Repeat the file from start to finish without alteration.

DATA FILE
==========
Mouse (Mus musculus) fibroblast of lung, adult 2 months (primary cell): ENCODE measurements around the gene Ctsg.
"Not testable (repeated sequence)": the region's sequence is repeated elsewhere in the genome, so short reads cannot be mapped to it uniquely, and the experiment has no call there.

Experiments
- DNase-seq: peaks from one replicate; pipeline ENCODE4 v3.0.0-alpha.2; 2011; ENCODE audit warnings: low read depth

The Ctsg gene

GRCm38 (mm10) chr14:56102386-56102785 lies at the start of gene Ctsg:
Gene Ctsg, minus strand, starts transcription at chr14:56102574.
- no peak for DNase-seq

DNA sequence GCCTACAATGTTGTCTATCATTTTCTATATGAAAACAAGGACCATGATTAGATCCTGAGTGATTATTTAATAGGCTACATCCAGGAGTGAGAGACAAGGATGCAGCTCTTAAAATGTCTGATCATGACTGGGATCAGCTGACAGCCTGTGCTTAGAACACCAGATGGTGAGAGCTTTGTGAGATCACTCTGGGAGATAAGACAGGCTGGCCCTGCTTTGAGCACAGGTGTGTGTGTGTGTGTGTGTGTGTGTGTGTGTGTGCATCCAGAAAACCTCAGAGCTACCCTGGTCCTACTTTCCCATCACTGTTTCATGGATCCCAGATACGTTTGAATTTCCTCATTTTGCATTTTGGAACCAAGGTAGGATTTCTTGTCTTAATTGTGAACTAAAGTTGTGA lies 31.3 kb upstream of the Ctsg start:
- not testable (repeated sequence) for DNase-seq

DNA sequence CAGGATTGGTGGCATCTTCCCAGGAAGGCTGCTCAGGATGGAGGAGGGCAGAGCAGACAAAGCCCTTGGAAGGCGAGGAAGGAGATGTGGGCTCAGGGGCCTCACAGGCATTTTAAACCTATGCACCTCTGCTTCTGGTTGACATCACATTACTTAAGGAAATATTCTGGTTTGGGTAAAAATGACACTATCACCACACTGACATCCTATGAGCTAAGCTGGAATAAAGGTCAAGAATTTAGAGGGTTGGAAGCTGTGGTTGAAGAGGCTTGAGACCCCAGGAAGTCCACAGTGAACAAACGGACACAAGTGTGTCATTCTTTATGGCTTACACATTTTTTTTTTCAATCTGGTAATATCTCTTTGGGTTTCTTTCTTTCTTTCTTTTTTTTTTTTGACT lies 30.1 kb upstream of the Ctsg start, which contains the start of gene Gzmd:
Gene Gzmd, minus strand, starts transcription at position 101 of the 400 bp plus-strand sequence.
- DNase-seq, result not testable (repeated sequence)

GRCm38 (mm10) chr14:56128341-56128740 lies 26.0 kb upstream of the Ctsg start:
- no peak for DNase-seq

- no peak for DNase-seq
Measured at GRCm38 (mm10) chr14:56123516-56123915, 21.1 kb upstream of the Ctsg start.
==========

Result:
Mouse (Mus musculus) fibroblast of lung, adult 2 months (primary cell): ENCODE measurements around the gene Ctsg.
"Not testable (repeated sequence)": the region's sequence is repeated elsewhere in the genome, so short reads cannot be mapped to it uniquely, and the experiment has no call there.

Experiments
- DNase-seq: peaks from one replicate; pipeline ENCODE4 v3.0.0-alpha.2; 2011; ENCODE audit warnings: low read depth

The Ctsg gene

GRCm38 (mm10) chr14:56102386-56102785 lies at the start of gene Ctsg:
Gene Ctsg, minus strand, starts transcription at chr14:56102574.
- no peak for DNase-seq

DNA sequence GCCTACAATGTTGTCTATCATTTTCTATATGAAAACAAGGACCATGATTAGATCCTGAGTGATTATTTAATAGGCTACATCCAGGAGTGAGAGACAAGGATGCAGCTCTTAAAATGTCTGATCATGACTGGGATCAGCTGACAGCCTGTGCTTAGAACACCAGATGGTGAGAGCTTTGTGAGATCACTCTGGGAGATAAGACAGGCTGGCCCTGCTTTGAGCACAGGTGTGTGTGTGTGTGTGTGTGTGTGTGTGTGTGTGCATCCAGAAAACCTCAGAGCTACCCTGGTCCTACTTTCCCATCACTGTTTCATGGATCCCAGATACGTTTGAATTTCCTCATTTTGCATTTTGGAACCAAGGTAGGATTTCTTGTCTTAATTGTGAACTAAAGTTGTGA lies 31.3 kb upstream of the Ctsg start:
- not testable (repeated sequence) for DNase-seq

DNA sequence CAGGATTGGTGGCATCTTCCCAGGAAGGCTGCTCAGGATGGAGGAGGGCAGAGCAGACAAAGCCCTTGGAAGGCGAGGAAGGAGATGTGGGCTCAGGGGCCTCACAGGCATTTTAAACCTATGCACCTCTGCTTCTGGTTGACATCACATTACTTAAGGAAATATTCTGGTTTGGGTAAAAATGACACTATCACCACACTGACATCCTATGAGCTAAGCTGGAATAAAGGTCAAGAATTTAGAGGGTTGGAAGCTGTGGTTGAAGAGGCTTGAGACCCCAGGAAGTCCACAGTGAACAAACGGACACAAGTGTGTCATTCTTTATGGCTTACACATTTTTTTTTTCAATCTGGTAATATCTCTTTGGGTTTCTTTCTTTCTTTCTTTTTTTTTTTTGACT lies 30.1 kb upstream of the Ctsg start, which contains the start of gene Gzmd:
Gene Gzmd, minus strand, starts transcription at position 101 of the 400 bp plus-strand sequence.
- DNase-seq, result not testable (repeated sequence)

GRCm38 (mm10) chr14:56128341-56128740 lies 26.0 kb upstream of the Ctsg start:
- no peak for DNase-seq

- no peak for DNase-seq
Measured at GRCm38 (mm10) chr14:56123516-56123915, 21.1 kb upstream of the Ctsg start.